Guru Nanak Dev is the founder of Sikhism, a religion with 250 million followers worldwide. He was born in 1469 and became known as Guru Nanak when he turned 30 years old. His teachings were simple, yet powerful–he created an Indian renaissance through his wordly influence to heal divisions among various religious groups that existed at the time.

Guru Nanak Devji was born on April 15, 1469 in a small village called Rai Bhoi. He was the son of Mehta Kalu and Mata Tripta. Guru Nanak’s teachings are based around equality, brotherhood, and love. His teachings have been important to Sikhism since its inception.

Essay on Guru Nanak Devji, Birth, Family, Early Life, and His Teachings

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Guru Nanak (also known as Baba Nanak or ‘father Nanak’) was the founder of Sikhism and hence the first of the ten Sikh Gurus. Guru Nanak’s Birthday is celebrated as Nanak Gurpurab all over the world on Kartik Pooranmashi, the full moon day in the month of Katak (October–November).

Nanak toured the world, preaching the message of one God, who is present in all of His creations and is the everlasting Truth. He discovered a unique spiritual, social, and platform that favored equality, brotherly love, kindness, and morality.

Nanak’s words alluded to the 974 poetic hymns found in Sikhism’s holy text, the Guru Adi Granth. It functioned because the Japji Sahib, the Asa di Var, and hence the Sidh-Gosht were among the major prayers.

The spirit of Nanak’s sanctity, divinity, and non-sectarian authority descended upon each of the nine subsequent Gurus when the Guruship passed to them, according to Sikh religion.

Also see Guru Gobind Singh Jayanti for further information.


He was born in the month of Kartik, in accordance with one legend (November). Nanak was born on the third day of the bright lunar fortnight, during the Baisakh month (April) of Samvat 1526, according to most Janam Sakhi – traditional biographies of Nanak.

Puratan Janam Sakhi, Sodhi Meharban’s Janam Sakhi, Bhai Mani Singh’s Janam Sakhi, and hence the Vairowalwali Janam Sakhi are among them. Nanak died on the 10th day of the Asauj month of Samvat 1596 (22 September 1539 CE), at the age of 70 years, five months, and seven days, according to Sikh records. It also implies that he was born in the month of Baisakh (April), rather than Kartik (November).

Early Years and Family

Kalyan Chand Das Bedi, often known as Mehta Kalu, and Mata Tripta were Nanak’s parents. In the hamlet of Talwandi, his father was the local patwari (accountant) for agricultural income.

His parents worked as merchants and were Hindu Khatris. Many incidents occurred during Guru Nanak’s birth and early years of life, demonstrating that he was endowed with heavenly grace.

His life’s commentary explains how, from an early age, he developed a growing awareness. Nanak reported to have shown an interest in heavenly themes as early as the age of five. At the age of seven, he enrolled in the local school.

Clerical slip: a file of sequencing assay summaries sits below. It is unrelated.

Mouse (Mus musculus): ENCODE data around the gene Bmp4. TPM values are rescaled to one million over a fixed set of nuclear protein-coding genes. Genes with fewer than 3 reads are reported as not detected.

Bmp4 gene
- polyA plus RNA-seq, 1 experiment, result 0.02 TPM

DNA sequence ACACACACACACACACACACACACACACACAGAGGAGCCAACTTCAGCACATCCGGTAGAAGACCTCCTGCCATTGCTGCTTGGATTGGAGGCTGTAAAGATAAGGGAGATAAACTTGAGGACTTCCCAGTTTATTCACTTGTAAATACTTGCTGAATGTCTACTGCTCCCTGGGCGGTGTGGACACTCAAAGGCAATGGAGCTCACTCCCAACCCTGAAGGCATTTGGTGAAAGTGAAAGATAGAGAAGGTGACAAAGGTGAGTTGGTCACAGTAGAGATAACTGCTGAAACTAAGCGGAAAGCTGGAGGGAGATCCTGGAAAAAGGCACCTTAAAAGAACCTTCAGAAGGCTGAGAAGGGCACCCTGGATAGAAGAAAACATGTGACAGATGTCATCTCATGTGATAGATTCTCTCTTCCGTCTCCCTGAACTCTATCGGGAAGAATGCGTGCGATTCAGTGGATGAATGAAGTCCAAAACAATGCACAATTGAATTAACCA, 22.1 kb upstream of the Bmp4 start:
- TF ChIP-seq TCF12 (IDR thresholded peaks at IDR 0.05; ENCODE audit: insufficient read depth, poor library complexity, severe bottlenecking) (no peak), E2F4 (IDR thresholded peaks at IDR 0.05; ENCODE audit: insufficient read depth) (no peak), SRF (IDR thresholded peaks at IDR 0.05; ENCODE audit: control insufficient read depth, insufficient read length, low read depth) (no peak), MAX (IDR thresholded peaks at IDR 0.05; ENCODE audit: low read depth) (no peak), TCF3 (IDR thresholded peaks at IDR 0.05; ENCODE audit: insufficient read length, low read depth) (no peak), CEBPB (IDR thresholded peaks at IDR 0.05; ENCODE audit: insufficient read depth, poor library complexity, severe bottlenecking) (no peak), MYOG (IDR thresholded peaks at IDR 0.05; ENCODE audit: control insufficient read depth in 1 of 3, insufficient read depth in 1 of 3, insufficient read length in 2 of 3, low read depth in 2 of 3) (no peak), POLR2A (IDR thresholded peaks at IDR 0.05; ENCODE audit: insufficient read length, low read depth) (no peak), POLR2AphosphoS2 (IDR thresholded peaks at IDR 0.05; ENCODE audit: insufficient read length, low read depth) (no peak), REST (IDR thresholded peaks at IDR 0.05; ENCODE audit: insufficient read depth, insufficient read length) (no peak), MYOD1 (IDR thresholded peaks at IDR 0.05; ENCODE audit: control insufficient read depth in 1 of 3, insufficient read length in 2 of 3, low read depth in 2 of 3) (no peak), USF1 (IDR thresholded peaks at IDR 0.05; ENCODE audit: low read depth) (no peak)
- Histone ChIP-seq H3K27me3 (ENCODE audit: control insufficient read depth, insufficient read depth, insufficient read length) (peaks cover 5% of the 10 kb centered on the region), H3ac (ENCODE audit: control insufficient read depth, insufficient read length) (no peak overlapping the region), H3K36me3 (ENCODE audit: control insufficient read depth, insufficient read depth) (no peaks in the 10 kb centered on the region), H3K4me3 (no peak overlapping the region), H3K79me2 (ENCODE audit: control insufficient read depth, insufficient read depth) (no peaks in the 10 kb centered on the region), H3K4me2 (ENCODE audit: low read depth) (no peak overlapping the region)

Nanak astonished his teacher as a toddler, according to legend, by describing the implicit symbolism of the first letter of the alphabet, which resembles the mathematical version of 1, as denoting God’s unity or oneness. Raj Bular observed one incidence in which little Nanak was sleeping and his head was shielded from the sunshine by a deadly cobra.


Nanak embarked on extensive spiritual treks throughout the 16th century half-moon. He visited several places in “the nine regions of the earth” (nau-Khand), presumably the main Hindu and Muslim pilgrimage centers, according to a verse he wrote.

He left his family in 1496 at the age of 27 and traveled through Tibet, much of South Asia, and Arabia. According to contemporary writings, he also traveled to Mount Sumeru, Achal Batala, Mecca Baghdad, and Multan, where he disputed theological beliefs with other parties.

These tales were quite popular in the 19th and 20th centuries, and there are many different versions of them. The hagiographic details may be debatable, with current research casting doubt on the fine print and veracity of the many claims.

Many of his trip tales first surfaced in hagiographic narratives written after his death and are not included in the Sikh text. They continue to evolve through time; the Puratan version documented the four missionary voyages in the later phase, which varies from the Miharban version.

Many of the anecdotes regarding Guru Nanak’s long journeys originally appeared in the Puratan edition of Janam-Sakhi in the 19th century. Furthermore, the Puratan version lacks the story regarding Guru Nanak’s travel to Baghdad. The inclusion of recent tales is compatible with Callewaert and Snell, and closely parallels claims of miracles by Islamic pirs found in Sufi tazkiras from the same period, as well as legends created during a competition.